Five books people are talking about this week — or should be:
1. Shrill: Notes from A Loud Woman by Lindy West (Hachette)
West wants to kick down boundaries set for women, the ones insisting that they become quiet, compliant caregivers. She wants to fight for diverse voices, and proclaim the inherent value of fat people. She was a reason the #ShoutYourAbortion hashtag went viral, and she believes in compassion, listening, kindness and voting. Her This American Life radio story on confronting the Internet troll impersonating her dead father made people laugh and cheer. And so will this powerful, funny memoir.
2. Heat and Light by Jennifer Haigh (Ecco)
Haigh brought Western Pennsylvania’s coal country vividly to life in her earlier works of fiction, Baker Towers and News from Heaven. She returns to this familiar territory, with the same beautiful writing and keen instinct for class fault lines, but this time her perspective is more panoramic. History echoes through her latest novel as closed coal mines give way to the promise of fracking. Haigh moves easily between shareholders’ meetings in Houston and the deeply observed taverns, meth dens, churches, and schools of Bakerton, Pa., where the past poisons the present.
3. Paper: Paging Through History by Mark Kurlansky (W. W. Norton)
With all of the current talk about “going paperless,” this might seem like an inauspicious moment to celebrate paper. But Kurlansky, author of earlier mono-focused books like Cod and Salt, makes this an historical journey well worth the ride. He has a deep instinct for telling detail, which he combines with a disarmingly fun narrative style. Kurlansky makes a compelling case that paper has always been a revolutionary force – a foundation for expression of every sort — and that it is certainly not dead yet.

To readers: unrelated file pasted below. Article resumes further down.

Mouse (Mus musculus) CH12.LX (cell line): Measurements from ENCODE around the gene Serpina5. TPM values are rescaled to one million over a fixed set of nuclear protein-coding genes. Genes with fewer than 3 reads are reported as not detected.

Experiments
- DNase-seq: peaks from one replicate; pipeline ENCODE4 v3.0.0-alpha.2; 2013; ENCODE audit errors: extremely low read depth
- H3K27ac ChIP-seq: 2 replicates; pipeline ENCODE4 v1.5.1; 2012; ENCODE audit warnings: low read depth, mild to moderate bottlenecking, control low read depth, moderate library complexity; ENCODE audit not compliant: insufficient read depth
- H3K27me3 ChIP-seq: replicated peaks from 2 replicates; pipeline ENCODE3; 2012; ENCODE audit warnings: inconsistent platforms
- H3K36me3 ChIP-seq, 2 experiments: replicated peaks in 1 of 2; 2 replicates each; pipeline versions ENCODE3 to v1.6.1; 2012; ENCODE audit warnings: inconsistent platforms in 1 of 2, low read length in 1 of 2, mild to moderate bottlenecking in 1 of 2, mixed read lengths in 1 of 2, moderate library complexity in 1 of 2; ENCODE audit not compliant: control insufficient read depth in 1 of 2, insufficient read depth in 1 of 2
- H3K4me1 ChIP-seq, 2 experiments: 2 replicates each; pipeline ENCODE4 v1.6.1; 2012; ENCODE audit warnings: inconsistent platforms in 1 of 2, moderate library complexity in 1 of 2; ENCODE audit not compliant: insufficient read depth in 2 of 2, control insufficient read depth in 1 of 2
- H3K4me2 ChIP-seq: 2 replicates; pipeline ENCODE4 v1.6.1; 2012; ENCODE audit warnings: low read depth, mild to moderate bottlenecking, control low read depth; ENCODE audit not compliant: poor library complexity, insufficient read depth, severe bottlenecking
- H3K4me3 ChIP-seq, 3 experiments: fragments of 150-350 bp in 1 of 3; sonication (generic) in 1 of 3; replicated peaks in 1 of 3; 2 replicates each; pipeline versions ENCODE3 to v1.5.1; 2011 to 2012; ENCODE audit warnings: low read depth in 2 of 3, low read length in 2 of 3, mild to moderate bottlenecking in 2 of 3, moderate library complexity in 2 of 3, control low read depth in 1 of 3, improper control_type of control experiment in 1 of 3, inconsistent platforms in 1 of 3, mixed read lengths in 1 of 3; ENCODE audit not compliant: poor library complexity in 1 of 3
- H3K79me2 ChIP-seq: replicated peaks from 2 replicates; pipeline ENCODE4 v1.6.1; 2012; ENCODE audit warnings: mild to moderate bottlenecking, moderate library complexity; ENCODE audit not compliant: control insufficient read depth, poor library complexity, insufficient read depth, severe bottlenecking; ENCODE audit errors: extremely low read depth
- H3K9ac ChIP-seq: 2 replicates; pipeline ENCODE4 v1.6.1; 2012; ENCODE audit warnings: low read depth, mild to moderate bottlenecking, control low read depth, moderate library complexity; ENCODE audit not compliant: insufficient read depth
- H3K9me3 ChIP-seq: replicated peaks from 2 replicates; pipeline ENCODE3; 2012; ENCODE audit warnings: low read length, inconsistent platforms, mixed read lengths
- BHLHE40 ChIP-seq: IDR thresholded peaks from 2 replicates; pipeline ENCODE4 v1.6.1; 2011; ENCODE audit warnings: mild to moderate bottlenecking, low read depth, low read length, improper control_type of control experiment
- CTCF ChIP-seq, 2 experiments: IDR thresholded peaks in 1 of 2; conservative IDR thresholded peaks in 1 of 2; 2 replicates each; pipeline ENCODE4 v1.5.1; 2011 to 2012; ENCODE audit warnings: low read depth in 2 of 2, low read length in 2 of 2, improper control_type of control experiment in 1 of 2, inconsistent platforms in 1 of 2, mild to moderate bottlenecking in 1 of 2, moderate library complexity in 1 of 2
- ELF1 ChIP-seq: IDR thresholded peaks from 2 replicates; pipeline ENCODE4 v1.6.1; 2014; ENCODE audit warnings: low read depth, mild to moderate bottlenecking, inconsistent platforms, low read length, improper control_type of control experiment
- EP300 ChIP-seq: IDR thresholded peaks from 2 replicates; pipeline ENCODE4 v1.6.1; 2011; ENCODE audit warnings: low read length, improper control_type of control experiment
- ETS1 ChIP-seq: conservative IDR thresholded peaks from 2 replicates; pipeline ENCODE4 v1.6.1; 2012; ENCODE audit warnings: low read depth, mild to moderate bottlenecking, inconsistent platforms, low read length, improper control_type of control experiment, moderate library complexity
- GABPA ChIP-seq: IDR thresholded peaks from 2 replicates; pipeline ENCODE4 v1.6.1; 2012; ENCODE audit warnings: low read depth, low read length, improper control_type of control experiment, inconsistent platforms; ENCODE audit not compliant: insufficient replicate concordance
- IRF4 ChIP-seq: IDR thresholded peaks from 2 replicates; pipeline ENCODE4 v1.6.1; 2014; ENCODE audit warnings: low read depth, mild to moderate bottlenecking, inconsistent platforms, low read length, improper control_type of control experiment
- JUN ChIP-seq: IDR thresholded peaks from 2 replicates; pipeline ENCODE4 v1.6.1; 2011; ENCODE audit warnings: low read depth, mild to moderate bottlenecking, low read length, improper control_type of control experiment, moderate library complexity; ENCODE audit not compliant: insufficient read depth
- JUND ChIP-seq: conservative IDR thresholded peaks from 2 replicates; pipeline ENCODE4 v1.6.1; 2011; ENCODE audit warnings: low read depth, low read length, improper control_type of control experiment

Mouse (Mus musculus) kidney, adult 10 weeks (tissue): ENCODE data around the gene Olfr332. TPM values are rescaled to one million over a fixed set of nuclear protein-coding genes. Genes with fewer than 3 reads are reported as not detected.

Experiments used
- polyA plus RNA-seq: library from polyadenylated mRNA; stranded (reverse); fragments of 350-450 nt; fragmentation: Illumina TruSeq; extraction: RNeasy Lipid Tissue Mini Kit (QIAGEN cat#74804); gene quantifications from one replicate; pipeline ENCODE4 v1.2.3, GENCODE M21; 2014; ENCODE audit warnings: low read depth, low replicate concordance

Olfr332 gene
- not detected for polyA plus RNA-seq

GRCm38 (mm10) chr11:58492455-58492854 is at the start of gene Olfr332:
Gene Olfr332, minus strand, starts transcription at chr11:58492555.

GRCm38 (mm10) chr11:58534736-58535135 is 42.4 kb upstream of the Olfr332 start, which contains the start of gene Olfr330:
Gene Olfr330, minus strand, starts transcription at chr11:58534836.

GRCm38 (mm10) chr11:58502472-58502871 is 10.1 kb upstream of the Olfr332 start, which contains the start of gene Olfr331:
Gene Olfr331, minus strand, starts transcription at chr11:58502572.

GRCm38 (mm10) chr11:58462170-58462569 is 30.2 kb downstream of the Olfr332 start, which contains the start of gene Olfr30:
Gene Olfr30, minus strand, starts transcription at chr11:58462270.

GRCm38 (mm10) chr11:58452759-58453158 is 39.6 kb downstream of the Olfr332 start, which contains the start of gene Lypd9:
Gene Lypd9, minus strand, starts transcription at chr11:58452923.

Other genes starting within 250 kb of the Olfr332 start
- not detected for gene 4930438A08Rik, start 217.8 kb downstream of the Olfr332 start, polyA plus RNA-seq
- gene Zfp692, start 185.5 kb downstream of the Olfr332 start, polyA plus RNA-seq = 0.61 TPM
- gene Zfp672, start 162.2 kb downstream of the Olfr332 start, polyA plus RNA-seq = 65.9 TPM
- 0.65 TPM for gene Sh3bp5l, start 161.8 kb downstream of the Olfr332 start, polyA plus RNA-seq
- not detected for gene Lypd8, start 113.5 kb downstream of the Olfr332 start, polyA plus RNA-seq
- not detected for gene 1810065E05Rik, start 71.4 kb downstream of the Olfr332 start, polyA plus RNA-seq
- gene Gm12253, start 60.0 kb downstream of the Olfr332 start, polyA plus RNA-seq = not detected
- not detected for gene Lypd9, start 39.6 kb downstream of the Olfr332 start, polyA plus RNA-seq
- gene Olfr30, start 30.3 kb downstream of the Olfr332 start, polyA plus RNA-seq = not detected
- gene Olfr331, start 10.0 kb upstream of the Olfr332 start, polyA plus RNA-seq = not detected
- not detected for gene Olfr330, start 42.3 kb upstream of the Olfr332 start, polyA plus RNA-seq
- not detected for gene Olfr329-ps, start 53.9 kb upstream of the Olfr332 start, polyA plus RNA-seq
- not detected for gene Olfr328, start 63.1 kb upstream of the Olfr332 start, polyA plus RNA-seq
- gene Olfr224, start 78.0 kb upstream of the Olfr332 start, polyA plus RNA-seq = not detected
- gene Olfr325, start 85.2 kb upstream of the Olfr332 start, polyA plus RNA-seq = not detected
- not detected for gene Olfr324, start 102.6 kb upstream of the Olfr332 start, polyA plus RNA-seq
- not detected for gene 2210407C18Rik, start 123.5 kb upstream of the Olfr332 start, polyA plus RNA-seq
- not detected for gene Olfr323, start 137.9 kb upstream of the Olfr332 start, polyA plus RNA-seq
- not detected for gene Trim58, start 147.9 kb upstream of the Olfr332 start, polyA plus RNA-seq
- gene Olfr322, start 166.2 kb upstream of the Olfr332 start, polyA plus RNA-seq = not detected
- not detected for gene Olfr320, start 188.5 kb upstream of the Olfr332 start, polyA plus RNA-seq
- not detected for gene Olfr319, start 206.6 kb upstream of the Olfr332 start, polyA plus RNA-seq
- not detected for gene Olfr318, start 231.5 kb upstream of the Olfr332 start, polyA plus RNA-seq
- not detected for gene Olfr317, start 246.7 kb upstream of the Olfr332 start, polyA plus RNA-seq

4. The Gene: An Intimate History by Siddhartha Mukherjee (Scribner)
In his Pulitzer Prize winning The Emperor of All Maladies, Mukherjee explicated the genesis and horrors of cancer, and now he turns his formidable explanatory talents to the world of the gene. He draws on his own family history of mental illness to illuminate the relationships between genes and identity, and provides fascinating insights into the ways in which genes can be manipulated — for good and for ill.
5. The Sun & the Moon & the Rolling Stones by Rich Cohen (Spiegel & Grau)
In his earlier books, on subjects ranging from the Chicago Bears to his family’s relationship with the “Sweet and Low” company, Vanity Fair contributor Cohen has shown a gift for story telling of the highest order — revealing passionate curiosity and dodging sentimentality. This time, he writes of his stint in the 1990s as a young reporter following the Rolling Stones, drawing on that enviable experience to explain the band’s magic and enduring influence.